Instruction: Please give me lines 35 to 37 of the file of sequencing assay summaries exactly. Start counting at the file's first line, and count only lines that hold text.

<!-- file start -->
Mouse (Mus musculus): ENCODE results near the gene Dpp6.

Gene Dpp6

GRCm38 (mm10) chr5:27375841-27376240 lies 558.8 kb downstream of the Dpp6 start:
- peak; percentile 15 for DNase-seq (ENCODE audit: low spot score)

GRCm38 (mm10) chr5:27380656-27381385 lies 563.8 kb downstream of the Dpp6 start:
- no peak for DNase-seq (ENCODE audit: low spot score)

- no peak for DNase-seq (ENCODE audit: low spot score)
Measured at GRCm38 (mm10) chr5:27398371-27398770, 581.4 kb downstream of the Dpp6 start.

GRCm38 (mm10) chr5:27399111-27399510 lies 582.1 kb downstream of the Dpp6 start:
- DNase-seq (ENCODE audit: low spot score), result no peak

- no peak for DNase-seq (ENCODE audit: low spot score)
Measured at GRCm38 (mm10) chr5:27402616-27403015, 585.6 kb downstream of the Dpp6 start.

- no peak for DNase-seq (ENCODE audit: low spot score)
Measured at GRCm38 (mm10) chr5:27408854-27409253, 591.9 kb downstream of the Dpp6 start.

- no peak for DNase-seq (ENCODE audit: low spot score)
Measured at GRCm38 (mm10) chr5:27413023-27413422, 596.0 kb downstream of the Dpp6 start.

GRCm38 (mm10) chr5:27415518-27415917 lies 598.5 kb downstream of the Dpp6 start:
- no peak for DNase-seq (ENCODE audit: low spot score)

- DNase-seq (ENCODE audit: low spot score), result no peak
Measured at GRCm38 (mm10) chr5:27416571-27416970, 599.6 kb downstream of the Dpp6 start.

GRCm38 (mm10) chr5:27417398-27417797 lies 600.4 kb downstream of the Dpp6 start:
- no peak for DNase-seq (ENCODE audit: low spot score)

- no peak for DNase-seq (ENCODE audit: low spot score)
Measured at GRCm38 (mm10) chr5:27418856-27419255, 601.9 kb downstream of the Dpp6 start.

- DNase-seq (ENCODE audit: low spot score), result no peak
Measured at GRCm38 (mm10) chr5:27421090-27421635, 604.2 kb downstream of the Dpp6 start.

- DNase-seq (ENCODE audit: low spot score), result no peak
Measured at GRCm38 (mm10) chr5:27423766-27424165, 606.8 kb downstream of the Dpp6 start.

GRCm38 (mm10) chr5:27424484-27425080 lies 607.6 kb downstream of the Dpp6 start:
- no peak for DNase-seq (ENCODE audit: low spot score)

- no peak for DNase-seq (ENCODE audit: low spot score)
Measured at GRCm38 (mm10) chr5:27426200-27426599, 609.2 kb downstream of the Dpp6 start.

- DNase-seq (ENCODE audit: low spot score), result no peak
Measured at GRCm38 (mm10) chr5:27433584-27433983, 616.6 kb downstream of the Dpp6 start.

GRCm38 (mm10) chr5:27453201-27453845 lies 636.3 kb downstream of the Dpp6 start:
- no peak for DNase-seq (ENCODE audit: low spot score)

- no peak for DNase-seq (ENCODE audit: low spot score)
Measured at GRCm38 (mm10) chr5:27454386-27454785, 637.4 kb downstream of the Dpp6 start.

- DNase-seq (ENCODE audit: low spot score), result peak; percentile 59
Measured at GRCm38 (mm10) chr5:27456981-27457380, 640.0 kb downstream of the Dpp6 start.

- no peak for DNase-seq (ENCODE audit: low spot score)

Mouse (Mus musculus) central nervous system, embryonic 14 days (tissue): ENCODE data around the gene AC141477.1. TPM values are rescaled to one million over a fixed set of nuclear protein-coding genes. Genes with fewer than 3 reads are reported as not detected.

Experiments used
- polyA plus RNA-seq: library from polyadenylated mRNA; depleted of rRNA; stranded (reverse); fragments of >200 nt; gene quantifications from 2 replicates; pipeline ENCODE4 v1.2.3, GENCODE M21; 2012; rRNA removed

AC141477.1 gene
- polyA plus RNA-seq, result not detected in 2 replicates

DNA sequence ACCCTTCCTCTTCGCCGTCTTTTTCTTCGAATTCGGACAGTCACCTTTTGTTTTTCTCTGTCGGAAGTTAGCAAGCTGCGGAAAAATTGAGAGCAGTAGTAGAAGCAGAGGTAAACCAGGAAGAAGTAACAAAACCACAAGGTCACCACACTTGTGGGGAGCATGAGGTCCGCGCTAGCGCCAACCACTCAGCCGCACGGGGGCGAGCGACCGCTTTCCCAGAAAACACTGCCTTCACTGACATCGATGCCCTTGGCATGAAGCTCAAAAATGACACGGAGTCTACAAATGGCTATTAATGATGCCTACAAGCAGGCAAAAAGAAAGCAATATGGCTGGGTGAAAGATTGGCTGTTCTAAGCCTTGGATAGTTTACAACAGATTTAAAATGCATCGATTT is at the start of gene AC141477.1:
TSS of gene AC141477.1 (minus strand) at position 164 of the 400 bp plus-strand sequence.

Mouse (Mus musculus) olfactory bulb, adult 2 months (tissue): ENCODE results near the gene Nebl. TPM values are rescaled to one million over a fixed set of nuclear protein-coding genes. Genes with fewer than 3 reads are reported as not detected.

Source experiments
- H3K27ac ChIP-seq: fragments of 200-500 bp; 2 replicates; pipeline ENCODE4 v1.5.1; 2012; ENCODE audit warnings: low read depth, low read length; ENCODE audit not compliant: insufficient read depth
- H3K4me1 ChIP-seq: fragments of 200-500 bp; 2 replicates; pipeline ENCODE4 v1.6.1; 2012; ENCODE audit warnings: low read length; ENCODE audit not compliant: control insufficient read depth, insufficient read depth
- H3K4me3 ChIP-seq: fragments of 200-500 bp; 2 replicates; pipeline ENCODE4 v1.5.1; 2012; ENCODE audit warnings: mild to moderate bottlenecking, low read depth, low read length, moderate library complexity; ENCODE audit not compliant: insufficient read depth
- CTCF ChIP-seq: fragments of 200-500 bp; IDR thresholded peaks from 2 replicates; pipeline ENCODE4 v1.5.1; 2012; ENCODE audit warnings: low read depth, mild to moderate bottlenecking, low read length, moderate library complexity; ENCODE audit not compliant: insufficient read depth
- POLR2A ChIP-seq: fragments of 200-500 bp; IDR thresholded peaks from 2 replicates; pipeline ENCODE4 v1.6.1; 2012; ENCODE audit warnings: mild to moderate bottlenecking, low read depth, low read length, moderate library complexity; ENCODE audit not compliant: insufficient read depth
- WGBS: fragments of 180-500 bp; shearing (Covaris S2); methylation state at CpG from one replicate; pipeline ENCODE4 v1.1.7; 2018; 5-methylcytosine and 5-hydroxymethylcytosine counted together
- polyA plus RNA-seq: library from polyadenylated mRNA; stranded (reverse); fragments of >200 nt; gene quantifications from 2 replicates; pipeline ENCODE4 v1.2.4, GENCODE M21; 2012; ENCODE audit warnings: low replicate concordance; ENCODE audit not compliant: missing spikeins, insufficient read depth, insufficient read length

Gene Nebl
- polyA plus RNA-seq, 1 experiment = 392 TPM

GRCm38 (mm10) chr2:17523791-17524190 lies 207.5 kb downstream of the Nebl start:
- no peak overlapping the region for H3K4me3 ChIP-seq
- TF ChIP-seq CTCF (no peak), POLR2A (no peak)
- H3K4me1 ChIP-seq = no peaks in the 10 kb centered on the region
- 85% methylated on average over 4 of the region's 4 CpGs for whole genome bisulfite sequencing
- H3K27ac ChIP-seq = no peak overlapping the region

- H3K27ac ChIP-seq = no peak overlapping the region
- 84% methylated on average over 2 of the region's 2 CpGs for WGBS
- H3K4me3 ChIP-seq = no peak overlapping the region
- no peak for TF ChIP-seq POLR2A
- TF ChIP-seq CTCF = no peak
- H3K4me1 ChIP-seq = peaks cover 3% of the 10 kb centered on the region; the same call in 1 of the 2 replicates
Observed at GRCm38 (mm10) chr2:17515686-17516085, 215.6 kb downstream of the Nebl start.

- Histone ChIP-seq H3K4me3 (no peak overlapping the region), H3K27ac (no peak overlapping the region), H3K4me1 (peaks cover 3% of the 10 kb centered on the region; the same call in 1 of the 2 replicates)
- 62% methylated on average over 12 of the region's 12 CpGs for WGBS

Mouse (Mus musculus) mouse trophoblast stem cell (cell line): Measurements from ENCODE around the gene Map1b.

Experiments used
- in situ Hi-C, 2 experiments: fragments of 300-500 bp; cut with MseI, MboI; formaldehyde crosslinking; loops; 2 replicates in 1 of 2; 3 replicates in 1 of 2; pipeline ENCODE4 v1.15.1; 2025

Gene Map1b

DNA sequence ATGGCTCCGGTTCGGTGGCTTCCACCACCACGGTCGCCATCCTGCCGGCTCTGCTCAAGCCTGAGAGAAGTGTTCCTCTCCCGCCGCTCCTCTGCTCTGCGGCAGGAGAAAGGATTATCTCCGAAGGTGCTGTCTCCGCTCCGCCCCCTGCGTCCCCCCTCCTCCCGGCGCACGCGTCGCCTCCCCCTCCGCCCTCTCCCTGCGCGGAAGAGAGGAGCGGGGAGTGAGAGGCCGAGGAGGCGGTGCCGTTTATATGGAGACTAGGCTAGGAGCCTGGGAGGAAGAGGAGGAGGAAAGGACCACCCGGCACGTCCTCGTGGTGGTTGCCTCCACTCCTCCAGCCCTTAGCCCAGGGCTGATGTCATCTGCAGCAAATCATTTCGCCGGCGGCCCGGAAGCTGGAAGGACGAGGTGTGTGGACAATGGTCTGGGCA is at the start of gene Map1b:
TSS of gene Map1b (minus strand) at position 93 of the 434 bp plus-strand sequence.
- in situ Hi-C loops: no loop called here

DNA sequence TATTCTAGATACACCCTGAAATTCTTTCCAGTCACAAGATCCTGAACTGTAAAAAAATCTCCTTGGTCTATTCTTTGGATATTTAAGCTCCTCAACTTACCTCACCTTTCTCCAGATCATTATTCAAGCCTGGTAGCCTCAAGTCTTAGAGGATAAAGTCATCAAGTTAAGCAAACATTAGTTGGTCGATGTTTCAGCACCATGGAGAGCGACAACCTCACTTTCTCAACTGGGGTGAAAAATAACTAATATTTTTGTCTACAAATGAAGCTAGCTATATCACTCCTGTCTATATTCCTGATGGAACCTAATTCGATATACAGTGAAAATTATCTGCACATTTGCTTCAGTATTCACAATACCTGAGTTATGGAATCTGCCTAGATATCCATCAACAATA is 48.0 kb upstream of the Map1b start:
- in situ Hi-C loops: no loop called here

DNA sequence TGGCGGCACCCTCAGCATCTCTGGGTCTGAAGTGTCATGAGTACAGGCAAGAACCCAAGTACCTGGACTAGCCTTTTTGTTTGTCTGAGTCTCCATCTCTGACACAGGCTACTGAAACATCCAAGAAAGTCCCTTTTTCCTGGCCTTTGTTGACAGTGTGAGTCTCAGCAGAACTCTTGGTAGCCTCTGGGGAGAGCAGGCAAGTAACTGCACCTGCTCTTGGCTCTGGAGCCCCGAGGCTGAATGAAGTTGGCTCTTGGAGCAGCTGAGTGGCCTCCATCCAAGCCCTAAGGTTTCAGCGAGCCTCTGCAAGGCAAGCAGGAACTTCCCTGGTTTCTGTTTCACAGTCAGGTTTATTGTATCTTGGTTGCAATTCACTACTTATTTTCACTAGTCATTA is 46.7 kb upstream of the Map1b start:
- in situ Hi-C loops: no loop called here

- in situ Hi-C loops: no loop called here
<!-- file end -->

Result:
GRCm38 (mm10) chr5:27453201-27453845 lies 636.3 kb downstream of the Dpp6 start:
- no peak for DNase-seq (ENCODE audit: low spot score)

- no peak for DNase-seq (ENCODE audit: low spot score)